Later the larger global geopolitics of the cold war offered Pakistan a seemingly more benevolent role in ‘supporting’ the conservative land of the Afghans, who were resolutely resisting the Soviet-backed governments of Babrak Karmal and Najibullah. Given the driver’s seat of singularly funnelling weapons and wares to the landlocked Afghan mujaheddin, Pakistan started patronising and empowering their own ‘friendly’ militias who did Islamabad’s bidding, while diminishing the Afghan nationalists who had long standing territorial disagreements with Pakistan.
Soon, violence and mayhem escalated to unprecedented levels, and along with hatred for the Soviets, the local Afghans started holding the bloody Pakistani hand in equal despair and despise, for its nefarious role in furthering its own interest – of Strategic Depth – and for the deaths of thousands of Afghans.
The terrifying takeover by the Pakistan backed Taliban and its first reign of terror (from 1996–2001) did no better for Pakistani perceptions – the Talibani brutality was seen to be supported and legitimised by Pakistan, and Afghan society institutionalised its hatred towards the Pakistan ‘establishment’, on the other side of the Durand Line.
Post dismantling of the Taliban rein in 2001, the US-backed Hamid Karzai–Ashraf Ghani era (2001–2021), with all its inefficiencies and corruption, did usher in a period of societal ‘opening up’, reforms and relative peace – shattered only by groups backed by Pakistan. While the presence of foreign troops on Afghan soil may have militated against the sensibilities of Afghans, the pernicious role of Pakistanis was equally imagined.
The cavalier role of the Pakistani state in the return of the Taliban last year removed any last vestiges of doubt about its complicity, if anyone doubted it still – but given the Taliban’s own obligation of sustenance to the Pakistan ‘establishment’, its sole interlocutor to the world, the public’s anger raged only subliminally.
Now however, with the fencing of the Durand Line, the Rubicon was crossed, and unless the cornered Taliban reacted they would look like puppets and minions.
Recently videos have surfaced of Taliban men in Nangarhar Province having an angry face-off with Pakistani troops and uprooting the fencing with dire warnings to the soldiers. The hapless DG ISPR, Maj Gen Babar Iftikhar, spokesperson of the Pakistan Army, was left fuming: “The blood of our martyrs was spilled in erecting this fence,” and that, “it will be completed and will remain”.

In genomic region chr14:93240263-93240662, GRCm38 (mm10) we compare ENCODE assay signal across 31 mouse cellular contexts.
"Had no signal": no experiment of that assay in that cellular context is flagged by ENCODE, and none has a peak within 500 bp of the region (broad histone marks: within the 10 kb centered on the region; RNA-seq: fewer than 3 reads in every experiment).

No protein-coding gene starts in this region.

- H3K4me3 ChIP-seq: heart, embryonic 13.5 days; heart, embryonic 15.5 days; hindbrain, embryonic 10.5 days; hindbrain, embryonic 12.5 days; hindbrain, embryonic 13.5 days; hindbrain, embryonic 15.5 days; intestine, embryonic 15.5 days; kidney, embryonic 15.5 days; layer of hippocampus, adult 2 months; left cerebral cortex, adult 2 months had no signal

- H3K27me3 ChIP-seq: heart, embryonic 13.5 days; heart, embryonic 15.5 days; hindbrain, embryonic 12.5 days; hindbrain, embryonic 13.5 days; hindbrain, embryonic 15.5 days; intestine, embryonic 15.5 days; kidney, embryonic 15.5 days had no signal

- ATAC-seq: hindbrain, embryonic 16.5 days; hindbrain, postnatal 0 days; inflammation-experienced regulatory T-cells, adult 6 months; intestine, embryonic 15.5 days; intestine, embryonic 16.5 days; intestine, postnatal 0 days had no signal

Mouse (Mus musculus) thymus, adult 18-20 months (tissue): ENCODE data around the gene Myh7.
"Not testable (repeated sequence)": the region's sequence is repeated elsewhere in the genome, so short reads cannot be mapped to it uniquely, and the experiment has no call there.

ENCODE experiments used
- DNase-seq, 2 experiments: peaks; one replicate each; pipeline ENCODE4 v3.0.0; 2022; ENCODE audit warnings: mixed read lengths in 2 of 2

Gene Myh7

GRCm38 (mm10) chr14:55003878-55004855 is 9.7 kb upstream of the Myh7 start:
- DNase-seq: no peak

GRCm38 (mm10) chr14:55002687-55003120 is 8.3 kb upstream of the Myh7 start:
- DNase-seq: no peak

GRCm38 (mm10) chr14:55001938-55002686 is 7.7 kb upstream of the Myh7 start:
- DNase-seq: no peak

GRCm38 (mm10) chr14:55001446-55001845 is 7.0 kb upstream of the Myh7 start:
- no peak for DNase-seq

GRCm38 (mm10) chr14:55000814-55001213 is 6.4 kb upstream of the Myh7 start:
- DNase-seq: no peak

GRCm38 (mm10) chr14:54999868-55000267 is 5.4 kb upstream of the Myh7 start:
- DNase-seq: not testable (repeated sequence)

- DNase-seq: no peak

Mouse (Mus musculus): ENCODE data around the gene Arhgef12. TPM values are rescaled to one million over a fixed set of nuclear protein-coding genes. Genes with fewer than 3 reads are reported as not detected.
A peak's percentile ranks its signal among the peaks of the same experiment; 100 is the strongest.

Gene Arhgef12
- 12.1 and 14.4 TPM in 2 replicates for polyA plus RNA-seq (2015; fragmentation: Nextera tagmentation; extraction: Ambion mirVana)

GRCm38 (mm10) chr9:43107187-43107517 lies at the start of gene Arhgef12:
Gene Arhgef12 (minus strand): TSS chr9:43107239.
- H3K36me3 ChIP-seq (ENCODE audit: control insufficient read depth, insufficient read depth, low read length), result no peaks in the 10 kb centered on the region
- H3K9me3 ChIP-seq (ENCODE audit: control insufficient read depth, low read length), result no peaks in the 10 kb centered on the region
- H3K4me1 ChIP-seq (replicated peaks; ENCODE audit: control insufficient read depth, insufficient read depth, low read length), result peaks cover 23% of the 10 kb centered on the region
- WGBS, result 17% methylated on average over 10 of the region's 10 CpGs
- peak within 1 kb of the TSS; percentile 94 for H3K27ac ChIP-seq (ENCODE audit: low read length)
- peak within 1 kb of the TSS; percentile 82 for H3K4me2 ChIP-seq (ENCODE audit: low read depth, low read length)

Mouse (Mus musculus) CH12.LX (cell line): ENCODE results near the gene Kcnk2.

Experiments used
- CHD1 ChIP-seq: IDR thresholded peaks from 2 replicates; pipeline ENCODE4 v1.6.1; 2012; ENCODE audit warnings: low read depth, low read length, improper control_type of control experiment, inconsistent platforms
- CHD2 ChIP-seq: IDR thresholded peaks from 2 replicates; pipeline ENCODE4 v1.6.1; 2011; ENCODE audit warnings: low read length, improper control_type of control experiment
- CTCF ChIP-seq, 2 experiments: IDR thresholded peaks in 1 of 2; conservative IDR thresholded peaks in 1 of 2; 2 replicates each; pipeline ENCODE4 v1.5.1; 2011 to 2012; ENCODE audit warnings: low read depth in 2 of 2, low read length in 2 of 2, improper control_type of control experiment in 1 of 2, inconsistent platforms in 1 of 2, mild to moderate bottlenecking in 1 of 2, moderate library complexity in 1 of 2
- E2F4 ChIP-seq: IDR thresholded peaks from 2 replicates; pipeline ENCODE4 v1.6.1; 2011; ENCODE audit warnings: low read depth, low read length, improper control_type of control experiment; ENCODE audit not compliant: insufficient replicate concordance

The daggers are now formally drawn – as they always were, culturally and historically – as the inviolable and revered Pasthun belief of Hewad or country is at stake, with the onus on the Pashtuns on both sides of the Line to oppose this perceived intrusion and assertion onto their lives.
The deposed Afghan President Ashraf Ghani had once said, “Nobody can change the course of history by erecting a barbed wire fence. Our blood and love are inseparable” – today if the Taliban give in to Pakistan’s demand for the fence, they will have committed an unpardonable sin. This would deligitimise the leadership (as carefully constructed by Pakistan) and force an implosive change, that is otherwise impossible, militarily.
Itself on the brink of being a failed state, Pakistan can ill afford to keep its borders open, given the internationally ‘pariahed’ status of Afghanistan. This will invariably unleash unsustainable consequences for Pakistan.
Irony dies a thousand deaths, as Pakistan desperately implores the same forces for ‘support’ in Afghanistan, from which it had supposedly ‘broken the shackles of slavery’.
The Pakistan ‘establishment’ now faces the onerous consequences of its Strategic Depth, as the Afghans silently watch the difference between allies that either build bridges, or those, who ultimately make ‘walls’.
Lt Gen Bhopinder Singh (Retd) is former Lt Governor of the Andaman & Nicobar Islands and Puducherry